The inside dope

Another cyclist has come out of the doping closet, with the claim that doctors were involved.

http://www.thelocal.de/national/20130329-48833.html

Makes me wonder if that’s how some amateurs do it too, with their GP, or maybe with some shady doctor.

I’d like to see WADA show up at one of the local bike races here (like the Hamburg Cyclassics that has over 10,000 participants) and do some testing of the guys who post what only can be termed “dubious” results. That would make headlines I’m sure.

 

Breaking the ice

There’s snow everywhere in Germany. Winter hanging on grimly. Hard to believe that in just over two months, we’ll be jumping into the lakes for the first races of the season. For me, that will be June 2 in Berlin. Here’s hoping we won’t have to break the ice before jumping in.

Poor health and poor weather has brought my training to a standstill. Stairs have become an effort. Cough, wheeze, cough, cough. And it’s hard to shake off a chest bug when the air is so cold. My swimmer’s lungs have all but disintergrated. It may well be a long way back from here; from being bed-ridden to racing again. My first trip to the pool might require orange floaties.

Spring? Where are you?

Swimming shennanigans

I’ve swum laps in lots of pools around the world, but swimming in Germany takes the cake. It’s bizarre to the point of farce; it’s such a strange and chaotic experience that it actually becomes funny.

There’s usually one lane for lap swimming, and it never lives up to it’s name: Tempobahn, Schnellschwimm (fast swimming), or whatever. Everyone uses it, even those not swimming laps, and they swim all sorts of strokes at all sorts of speeds. The result is, no one is happy, and no one swims in their own rhythm. It’s all made worse by the complete lack of pool etiquette: keeping to the lane rope, waiting at the wall for faster swimmers, actually swimming and not crowding the wall, etc. There’s none of that. And in any given pool, there’s always one guy who just will not be passed. He’ll give everything, including swerving and kicking in your face, to keep you from passing him. And there’ll be a couple of people so slow it looks like they’re floating, not swimming; or, they’re swimming to stay afloat.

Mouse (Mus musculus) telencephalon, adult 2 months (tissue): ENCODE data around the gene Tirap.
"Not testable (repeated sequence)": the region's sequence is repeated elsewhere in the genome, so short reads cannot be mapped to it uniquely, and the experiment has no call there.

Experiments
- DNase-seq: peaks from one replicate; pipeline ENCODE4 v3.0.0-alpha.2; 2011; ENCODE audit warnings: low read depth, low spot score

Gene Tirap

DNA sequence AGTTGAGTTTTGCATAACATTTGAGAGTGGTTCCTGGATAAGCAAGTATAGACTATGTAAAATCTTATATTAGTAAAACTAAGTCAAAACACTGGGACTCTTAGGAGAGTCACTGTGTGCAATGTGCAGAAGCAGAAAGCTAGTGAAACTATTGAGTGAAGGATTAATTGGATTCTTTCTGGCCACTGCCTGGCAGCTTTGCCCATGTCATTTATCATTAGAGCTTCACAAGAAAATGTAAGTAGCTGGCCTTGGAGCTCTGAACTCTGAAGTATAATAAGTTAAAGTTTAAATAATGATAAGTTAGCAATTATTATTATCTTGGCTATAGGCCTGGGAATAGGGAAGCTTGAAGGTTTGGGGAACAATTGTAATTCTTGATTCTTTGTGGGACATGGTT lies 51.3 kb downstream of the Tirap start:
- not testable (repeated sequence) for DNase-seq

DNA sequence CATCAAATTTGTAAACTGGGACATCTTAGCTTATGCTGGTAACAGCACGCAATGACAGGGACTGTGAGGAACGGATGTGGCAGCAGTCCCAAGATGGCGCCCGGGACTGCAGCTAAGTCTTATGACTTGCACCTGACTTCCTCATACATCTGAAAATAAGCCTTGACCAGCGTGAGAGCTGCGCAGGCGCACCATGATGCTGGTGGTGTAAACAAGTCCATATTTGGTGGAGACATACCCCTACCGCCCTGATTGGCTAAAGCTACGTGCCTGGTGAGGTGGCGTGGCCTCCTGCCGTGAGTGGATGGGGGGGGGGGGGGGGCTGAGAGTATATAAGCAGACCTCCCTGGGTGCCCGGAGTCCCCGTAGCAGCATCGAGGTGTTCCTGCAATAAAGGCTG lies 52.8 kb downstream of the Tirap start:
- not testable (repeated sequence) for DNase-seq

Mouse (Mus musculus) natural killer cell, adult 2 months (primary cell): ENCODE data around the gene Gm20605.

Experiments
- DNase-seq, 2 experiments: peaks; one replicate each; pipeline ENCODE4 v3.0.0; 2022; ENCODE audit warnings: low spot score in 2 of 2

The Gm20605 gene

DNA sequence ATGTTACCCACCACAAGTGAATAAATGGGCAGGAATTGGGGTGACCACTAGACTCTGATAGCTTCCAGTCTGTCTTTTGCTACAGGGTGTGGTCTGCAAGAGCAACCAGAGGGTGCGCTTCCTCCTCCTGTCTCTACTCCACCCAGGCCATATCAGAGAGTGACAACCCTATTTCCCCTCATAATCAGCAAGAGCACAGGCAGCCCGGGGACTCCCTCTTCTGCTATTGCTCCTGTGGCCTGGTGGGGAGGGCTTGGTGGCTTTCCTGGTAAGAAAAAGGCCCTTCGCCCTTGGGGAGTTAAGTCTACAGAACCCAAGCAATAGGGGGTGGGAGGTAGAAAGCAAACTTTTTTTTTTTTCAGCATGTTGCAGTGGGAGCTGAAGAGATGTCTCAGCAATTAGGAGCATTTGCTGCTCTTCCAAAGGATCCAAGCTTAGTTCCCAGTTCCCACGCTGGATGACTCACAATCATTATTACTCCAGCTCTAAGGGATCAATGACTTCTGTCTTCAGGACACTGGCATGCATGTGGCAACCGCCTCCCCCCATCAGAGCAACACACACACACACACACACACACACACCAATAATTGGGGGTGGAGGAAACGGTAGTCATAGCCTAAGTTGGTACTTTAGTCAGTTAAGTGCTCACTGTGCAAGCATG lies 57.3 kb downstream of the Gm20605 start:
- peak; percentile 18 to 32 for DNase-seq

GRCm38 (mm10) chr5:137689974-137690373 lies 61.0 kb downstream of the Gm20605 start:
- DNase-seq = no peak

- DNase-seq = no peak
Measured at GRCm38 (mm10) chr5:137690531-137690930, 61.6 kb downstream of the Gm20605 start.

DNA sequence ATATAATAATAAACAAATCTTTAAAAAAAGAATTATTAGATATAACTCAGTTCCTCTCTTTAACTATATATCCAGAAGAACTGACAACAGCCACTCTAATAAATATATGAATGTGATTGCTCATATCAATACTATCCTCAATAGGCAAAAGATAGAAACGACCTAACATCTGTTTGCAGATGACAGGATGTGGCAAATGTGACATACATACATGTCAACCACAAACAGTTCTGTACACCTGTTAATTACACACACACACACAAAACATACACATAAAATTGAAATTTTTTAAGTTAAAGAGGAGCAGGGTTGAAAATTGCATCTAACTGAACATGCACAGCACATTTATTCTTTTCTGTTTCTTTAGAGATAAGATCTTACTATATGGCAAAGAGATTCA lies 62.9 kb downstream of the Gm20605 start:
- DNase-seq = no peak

But having said all of that, I like swimming in Germany. And for me, those wave-pool Tempobahns are certainly better than being in a lane with 20 ultra-keen amateur triathletes churning out lap after lap like machines.

Amazing amateurs

In the wake of the Armstrong scandal, the drugs in sport report from the Australian Crime Commission and other headline grabbing doping news, I’ve been reminded of the lengths athletes will go to in order to achieve success. Granted, these are professional athletes, and at stake for them are sponsorship deals, government funding, prize money, grand slams, trophies and gold medals. But what about amateur sports? I feel that drug use by amateur athletes may be a far bigger and more widespread problem.

I race triathlons, have done for over a decade. I’ve often wondered what would happen if anti-doping testers rocked up at one of my local races and started testing athletes. I envision a mad scramble as the most serious competitors, those with podiums in mind and age group ambitions, scoop up their expensive gear and high-tail it to the parking lot.

In recent years, I’ve paid close attention to the winning times of the races I compete in. Some of the times amateurs post (considering that they are amateurs, and taking into account age, training time, work, family, bellies, etc) are phenomenal. I’m left back in the middle of the pack scratching my head.

Consider this example: at a non-drafting race last year in Germany, the winner covered the 40km bike leg in 54 minutes. This is the kind of time posted by pro triathletes in draft-legal races (when they all ride as a peloton), and it’s just a few minutes off the time posted by Bradley Wiggins when he won Stage 9’s 41km time trial at the 2012 Tour de France. And not to mention that it was 30+ degrees that day, and that the guy who finished 4th was 44.

You want to think that sport is fair, that the playing field is level, that everyone’s clean. But ever since Ben Johnson tested positive in Seoul, sports have served up cynicism by the (blood) bag full. At the professional level, these days many amazing results or achievements are greeted with skepticism. So, why not at the amateur level?

Welcome to Purathletes

Competing in sports without the chemical help.

I race in amateur triathlons (without drugs, which probably explains why I never come close to winning, no matter how hard I train), and this site will document my experiences training and racing in Germany. Whatever sport you’re involved in, I welcome input from Purathletes around the world.